Water Utilities Are Getting Ready To Raise Costs, But You Can Profit From These Changes

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The government appears to be coming after “forever chemicals.” The Environmental Protection Agency (EPA) is getting ready to finalize a new rule for water standards across the country. It’s aimed at a group of chemicals called “PFAS” (per- and polyfluoroalkyl substances). They’re also commonly known as “forever chemicals” because they don’t break down easily and stay in the environment for a long time.

Scientists say PFAS can cause health problems such as increasing cholesterol, weakening the immune system, and increasing the risk of cancer. There are thousands of types of PFAS and only a few have been studied. So it’s probably a good idea to keep these chemicals out of our bodies.

According to the EPA, drinking water represents 20% of our exposure to PFAS. The chemicals are also in air pollution, our food supply, and many common everyday products such as nonstick cookware, carpets, and shampoo. The EPA has known about the potential toxic effects of PFAS since 1998. And now, it’s finally doing something about them.

We’re focused on finding the safest income investments on the market. When the government comes up with new rules that could have a big impact, we pay attention and look for ways to profit.

Today, I’ll explain how the EPA’s new rule will affect our water systems. And I’ll show you one way to profit while collecting a reliable income.

Utilities Need to Get Ready

Imagine finding one drop of water out of five Olympic-sized swimming pools. That’s the lowest amount of PFAS laboratory equipment can reliably measure – 4 parts per trillion. It’s also the new limit the EPA is setting for several common PFAS chemicals. For the first time, there will be a nationwide standard for PFAS in our drinking water.

Currently, about half of U.S. states have no regulations on the amount of PFAS allowed in water. And the EPA’s limit of 4 parts per trillion will be lower than the limits in all states except for one – Illinois.


While there’s plenty of debate surrounding the effectiveness of implementing these limits at this point, one thing is clear. This means big changes for water utilities across the country. And not only for those in states with high limits, but also for those states that currently have no regulations involving limits.

They’ll all need to spend a lot of money testing for PFAS, drilling new wells for clean water, and building new treatment facilities to filter out the chemicals. According to a report from the American Water Works Association, water utilities will have to spend more than $50 billion over the next 20 years to follow the new rule.

They won’t have to shoulder that alone, though. The federal government is using $9 billion from the 2021 Bipartisan Infrastructure Law to help. And lawsuits against PFAS manufacturers like 3M and Dupont have secured over $11 billion in settlements to clean up PFAS.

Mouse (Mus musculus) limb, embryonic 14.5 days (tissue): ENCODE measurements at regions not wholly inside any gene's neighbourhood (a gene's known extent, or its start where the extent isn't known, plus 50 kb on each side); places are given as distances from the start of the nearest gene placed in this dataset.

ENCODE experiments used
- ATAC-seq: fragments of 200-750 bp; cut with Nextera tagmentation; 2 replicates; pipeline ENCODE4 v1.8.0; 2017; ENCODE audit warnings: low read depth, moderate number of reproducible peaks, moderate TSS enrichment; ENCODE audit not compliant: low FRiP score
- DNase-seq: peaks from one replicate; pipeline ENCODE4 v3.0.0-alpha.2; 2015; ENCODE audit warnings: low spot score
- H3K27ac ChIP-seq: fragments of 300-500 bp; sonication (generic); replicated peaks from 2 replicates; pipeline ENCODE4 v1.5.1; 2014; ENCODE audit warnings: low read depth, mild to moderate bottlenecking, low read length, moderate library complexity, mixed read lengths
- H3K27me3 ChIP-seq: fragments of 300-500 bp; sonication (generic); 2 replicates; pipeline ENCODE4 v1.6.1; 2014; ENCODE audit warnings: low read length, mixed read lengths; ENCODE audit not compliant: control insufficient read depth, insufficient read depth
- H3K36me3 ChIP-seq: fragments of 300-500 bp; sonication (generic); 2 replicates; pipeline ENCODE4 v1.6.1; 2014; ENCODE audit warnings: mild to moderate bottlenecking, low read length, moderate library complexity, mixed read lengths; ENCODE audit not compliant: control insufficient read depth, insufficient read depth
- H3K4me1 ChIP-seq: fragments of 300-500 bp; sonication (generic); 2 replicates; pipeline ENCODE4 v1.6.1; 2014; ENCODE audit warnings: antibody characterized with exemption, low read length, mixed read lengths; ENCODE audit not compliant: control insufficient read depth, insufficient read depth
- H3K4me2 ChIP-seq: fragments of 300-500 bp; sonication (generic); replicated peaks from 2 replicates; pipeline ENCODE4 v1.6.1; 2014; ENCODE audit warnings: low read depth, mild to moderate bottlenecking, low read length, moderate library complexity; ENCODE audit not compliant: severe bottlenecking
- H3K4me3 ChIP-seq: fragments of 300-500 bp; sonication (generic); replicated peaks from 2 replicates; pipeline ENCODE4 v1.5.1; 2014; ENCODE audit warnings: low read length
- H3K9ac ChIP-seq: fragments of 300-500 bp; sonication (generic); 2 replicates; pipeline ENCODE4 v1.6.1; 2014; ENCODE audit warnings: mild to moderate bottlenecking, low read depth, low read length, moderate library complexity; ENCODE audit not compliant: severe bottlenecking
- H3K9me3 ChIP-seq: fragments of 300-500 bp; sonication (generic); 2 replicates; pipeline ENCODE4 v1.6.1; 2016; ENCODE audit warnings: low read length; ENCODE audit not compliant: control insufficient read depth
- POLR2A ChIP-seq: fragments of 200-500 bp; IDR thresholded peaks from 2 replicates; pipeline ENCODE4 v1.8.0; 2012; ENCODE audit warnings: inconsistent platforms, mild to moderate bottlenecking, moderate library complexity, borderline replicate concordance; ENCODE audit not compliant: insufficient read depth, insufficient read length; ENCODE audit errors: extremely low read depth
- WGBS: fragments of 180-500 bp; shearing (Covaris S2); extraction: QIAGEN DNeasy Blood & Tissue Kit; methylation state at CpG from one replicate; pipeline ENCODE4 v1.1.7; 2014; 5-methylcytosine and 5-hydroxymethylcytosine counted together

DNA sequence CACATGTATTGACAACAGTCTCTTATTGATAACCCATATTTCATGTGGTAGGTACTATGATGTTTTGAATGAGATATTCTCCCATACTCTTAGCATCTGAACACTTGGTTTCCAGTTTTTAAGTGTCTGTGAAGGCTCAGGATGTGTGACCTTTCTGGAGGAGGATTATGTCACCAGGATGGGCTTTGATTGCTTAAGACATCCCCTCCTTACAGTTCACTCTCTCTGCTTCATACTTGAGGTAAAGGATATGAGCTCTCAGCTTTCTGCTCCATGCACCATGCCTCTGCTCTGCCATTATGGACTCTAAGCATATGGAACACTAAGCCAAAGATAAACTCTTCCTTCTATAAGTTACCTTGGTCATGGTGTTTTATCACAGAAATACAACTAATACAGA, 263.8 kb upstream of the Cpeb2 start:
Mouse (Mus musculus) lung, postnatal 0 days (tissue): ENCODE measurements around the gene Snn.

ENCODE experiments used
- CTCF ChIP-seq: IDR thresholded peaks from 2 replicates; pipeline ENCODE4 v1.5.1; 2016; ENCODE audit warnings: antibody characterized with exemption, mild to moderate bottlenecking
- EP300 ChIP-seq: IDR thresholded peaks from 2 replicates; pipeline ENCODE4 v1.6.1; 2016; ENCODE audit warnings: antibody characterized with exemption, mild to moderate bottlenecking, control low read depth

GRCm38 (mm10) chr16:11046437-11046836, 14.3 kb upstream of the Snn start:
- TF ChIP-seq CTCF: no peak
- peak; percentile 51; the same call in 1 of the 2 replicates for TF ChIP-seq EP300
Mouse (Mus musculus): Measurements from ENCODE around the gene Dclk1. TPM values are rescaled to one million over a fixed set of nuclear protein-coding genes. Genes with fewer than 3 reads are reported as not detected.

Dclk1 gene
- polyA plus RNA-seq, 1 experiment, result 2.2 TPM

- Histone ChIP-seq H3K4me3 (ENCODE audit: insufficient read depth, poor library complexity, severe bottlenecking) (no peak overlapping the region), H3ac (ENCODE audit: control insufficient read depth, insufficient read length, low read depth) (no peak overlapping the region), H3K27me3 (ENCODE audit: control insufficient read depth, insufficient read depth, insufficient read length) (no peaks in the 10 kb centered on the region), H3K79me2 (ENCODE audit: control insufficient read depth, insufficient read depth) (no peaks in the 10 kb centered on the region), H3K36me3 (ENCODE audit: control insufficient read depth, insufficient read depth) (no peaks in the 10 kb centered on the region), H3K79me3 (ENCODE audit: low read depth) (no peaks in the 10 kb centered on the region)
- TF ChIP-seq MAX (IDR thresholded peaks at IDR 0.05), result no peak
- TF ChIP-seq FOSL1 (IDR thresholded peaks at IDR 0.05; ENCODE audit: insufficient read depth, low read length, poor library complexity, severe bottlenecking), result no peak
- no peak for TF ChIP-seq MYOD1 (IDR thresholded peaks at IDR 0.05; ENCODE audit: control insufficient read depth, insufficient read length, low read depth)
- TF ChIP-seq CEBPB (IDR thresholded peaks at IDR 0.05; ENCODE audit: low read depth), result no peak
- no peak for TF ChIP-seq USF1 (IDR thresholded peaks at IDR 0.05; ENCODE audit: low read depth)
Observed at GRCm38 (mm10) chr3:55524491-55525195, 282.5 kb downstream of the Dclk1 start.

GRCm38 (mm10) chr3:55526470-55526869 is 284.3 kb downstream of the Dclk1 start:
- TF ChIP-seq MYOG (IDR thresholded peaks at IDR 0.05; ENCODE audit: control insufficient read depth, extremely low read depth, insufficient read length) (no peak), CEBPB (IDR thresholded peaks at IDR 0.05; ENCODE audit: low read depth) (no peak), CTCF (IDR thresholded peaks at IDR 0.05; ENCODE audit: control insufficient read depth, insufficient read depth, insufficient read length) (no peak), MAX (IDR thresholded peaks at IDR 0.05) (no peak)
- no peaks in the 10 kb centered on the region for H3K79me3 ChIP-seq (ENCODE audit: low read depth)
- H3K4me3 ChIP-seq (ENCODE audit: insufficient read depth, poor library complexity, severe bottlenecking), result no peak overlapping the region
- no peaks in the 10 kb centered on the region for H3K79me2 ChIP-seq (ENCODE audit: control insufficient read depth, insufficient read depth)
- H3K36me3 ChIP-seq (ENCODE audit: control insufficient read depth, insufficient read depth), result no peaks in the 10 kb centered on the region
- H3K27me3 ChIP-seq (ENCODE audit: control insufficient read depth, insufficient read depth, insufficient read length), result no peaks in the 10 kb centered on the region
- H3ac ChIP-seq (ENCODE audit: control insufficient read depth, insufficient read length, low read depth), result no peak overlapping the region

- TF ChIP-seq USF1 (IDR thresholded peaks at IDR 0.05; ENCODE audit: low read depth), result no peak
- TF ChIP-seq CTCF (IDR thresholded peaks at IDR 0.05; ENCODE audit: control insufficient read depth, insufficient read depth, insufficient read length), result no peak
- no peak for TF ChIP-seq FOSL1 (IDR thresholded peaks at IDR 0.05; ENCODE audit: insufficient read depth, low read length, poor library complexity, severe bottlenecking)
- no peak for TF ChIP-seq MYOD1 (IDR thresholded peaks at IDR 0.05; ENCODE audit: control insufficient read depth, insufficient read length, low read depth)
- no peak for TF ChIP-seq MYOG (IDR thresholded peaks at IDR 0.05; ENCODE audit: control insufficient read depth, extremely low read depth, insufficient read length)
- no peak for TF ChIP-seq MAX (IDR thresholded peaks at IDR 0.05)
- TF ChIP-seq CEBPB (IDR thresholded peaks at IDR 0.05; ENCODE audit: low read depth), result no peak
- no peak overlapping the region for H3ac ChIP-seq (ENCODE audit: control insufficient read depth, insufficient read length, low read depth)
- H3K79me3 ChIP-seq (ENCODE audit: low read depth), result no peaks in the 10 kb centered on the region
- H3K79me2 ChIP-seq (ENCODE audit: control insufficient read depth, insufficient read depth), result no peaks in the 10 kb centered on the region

But that’s still not enough. And customers like you and me will end up paying the cost through higher water bills.

One Way to Soften the Blow of Rising Bills

While there’s nothing we can do to prevent utilities from charging us more, there is a way to align our interests with theirs and collect growing income. And that’s by investing in water utilities.

They’ll have to invest billions of dollars to upgrade their water systems to follow the EPA’s rules. So they may take a hit in the short-term. But utility company earnings are regulated based on the amount of infrastructure they own. So the money they spend on removing PFAS from water will increase their profits -- And that means more dividends for shareholders.

One water utility company that’s recently been trading at a discount is Essential Utilities (WTRG). It provides water service to customers in Pennsylvania, Ohio, Texas, Illinois, North Carolina, New Jersey, Indiana, and Virginia. It also owns a gas utility in Pennsylvania and Kentucky.

Essential Utilities estimates it will have to spend $450 million to meet the EPA’s new PFAS standards in the areas it serves. That’s money that will help grow its earnings in the years to come.

Essential Utilities is a reliable dividend payer that has increased its payout 31 years in a row. It yields 3.4% and trades at 18x earnings. The company’s stock has historically traded at an average of 26x earnings. Which means it’s trading at a 30% discount.

As government regulations crack down on PFAS, we can use this opportunity to boost our income stream and fight back against rising bills.

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Brad Thomas is the Editor of the Forbes Real Estate Investor.

Disclaimer: This article is intended to provide information to interested parties. ...

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